“And once the storm is over, you won’t remember how you made it through, how you managed to survive. You won’t even be sure, whether the storm is really over. But one thing is certain. When you come out of the storm, you won’t be the same person who walked in. That’s what this storm’s all about.” — Haruki Murakami
Quarantine has, undeniably, turned me into my best and my worst self. Before this pandemic, the future had a somewhat defined shape for me. Now things feel nebulous. At points, I am no longer certain where I would go from here, where the world and the economy go from here, where humanity goes. I don’t think what I valued before will be what I value after. I already have indications that those values have changed. I ask myself why I am suddenly waking up at 6.30 a.m. every day and practicing yoga daily and caring for my body more than ever before. It does not feel like it is just the extra time I have on my hands.
These days, I am taking pictures of trees, magnolias, flowers whose petals are now just beginning to brown at the edges, while feeling grief settles temporarily in my shoulders. Just the way grief does, and from my inability to be inside a store without a face mask. I miss strangers, I miss bodies, I miss festivals, I miss readings and real lectures at my university, I miss the moments of getting no seat on the subway, I miss going to work. I also noticed that I have the weirdest dreams lately. I guess due to my weird sleep cycle. It is universally understood that to talk about your own dreams is entertaining, while listening attentively to someone else talk about their dreams for more than 2 minutes is next to impossible. Having said that, quarantine dreams seem to hold my interest a beat longer than dreams would in average circumstances.
These days, my dreams seem to be brimming with extra weirdness and symbolism. I dreamt for example that I packed my suitcase for a trip to (ha!) Italy while the plane was already taxiing on the tarmac. I also dream a lot about meeting friends. A couple of nights ago I dreamt I gave birth to a cat in a public restroom at the local movie theater. Why? What would Sigmund Freund say about this? Or this rather Kafkaesque dream of me being taken to prison for not wearing my face mask. At the prison, it turned out that it’s not a prison but an insane asylum like in the movie Shutter Island. And I am here because I killed everyone at the local grocery store. Did I just deposit my weird coronavirus-era dreams into a virtual dream catcher?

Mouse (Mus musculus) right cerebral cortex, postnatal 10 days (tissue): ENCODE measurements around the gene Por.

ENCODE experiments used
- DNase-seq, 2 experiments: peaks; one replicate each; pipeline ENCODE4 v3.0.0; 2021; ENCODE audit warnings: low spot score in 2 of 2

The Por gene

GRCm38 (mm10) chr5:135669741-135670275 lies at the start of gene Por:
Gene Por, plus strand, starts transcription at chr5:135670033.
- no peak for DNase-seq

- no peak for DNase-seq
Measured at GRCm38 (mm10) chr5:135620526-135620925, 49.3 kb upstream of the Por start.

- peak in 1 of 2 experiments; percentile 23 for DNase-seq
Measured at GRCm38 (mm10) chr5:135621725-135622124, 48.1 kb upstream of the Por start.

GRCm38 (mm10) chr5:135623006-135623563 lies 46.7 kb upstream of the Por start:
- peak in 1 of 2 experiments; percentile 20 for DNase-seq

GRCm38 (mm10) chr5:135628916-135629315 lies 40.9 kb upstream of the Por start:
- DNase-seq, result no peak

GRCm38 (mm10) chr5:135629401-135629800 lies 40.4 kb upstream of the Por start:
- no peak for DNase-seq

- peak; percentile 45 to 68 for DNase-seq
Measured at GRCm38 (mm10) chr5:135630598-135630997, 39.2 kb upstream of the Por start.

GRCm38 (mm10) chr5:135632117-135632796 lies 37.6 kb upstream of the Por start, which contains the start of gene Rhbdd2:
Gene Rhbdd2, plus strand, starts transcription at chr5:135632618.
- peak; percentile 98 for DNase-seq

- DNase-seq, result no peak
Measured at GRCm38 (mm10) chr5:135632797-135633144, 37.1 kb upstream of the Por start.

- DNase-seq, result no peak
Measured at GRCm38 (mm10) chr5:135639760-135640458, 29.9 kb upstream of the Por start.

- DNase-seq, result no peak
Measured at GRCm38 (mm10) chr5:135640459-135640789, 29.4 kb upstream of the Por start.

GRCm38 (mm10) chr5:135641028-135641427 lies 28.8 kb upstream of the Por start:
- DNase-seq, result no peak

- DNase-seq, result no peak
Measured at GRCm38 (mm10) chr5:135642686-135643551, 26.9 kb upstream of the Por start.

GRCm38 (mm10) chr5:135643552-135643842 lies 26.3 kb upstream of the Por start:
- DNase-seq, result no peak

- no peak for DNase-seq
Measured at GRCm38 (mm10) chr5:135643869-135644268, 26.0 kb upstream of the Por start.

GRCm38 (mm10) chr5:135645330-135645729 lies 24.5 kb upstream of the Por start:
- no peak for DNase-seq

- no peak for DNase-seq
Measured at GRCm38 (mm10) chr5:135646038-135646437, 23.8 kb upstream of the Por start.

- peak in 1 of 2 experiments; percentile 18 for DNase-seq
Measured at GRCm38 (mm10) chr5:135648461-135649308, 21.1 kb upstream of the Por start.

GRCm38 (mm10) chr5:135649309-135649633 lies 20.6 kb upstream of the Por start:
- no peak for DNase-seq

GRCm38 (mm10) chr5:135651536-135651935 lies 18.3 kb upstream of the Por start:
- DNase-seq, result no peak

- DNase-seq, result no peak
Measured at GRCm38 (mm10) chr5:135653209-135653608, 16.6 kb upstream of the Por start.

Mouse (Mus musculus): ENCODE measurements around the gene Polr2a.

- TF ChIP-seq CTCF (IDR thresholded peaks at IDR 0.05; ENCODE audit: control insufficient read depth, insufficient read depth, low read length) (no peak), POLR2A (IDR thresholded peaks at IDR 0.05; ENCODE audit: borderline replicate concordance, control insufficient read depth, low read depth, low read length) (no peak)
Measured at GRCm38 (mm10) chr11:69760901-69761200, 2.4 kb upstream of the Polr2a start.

But these weird dreams may occur because my sleep-cycle is completely off. During the week I used to go to bed at around 11 p.m. and woke up at 6 a.m. Maybe a 30-minute interlude wedged somewhere before of after. I used to sleep deeply without waking up and felt rested when waking up. On weekends I stayed up later and slept in which was fine, too. These days, I tend to sleep in a weird rhythm. Two hours just after 1 a.m., another two between 5 a.m. and 6.30 a.m. I sleep in chapters, in fragments. These days, there is no softness or continuity. Even with this messed up sleep cycle, however, I exist among the living in this new Corona world. In the morning I get dressed, I brush my teeth and get ready without going anywhere in particular. At night, when my son is asleep, I am this other thing, disenfranchised from the swell of standard human behavior. Caught in an expanse of hours that contain writing but no routines and obligations.
I continue to function, more or less, according to the rules of social normalcy. I am okay with the fact that, currently, I am a broken biological clock, a circadian rhythm sans metronome. The world is crazy these days. My sleep rhythm is weird and crazy but this is what it is. In fact, it’s become something of an asset. I have the luxury that this sleeplessness guarantees me something exclusive: a unique, thoroughly intimate relationship with myself. Insomnia and I have become friends, even. We pass the time together and all of it reframes the night until things get back to “normal” again. For now, not sleeping is simply more interesting to my body than attempting to sleep. I savor the extra time to read, to write or to work on my dissertation. Or to prepare elaborate midnight-snacks that I won’t consume alone. Especially if it is something with chocolate.
I have gone through worse, but I have never been a better version of myself. Corona seems like a condition of the world we are forced to live in now, and it may last for longer than I am prepared to handle. But I will power through that, too. Maybe you, too can give yourself the space to let your multitudes exist and offer them compassion: the good, the bad, and the turbulence in between. What? That’s crazy.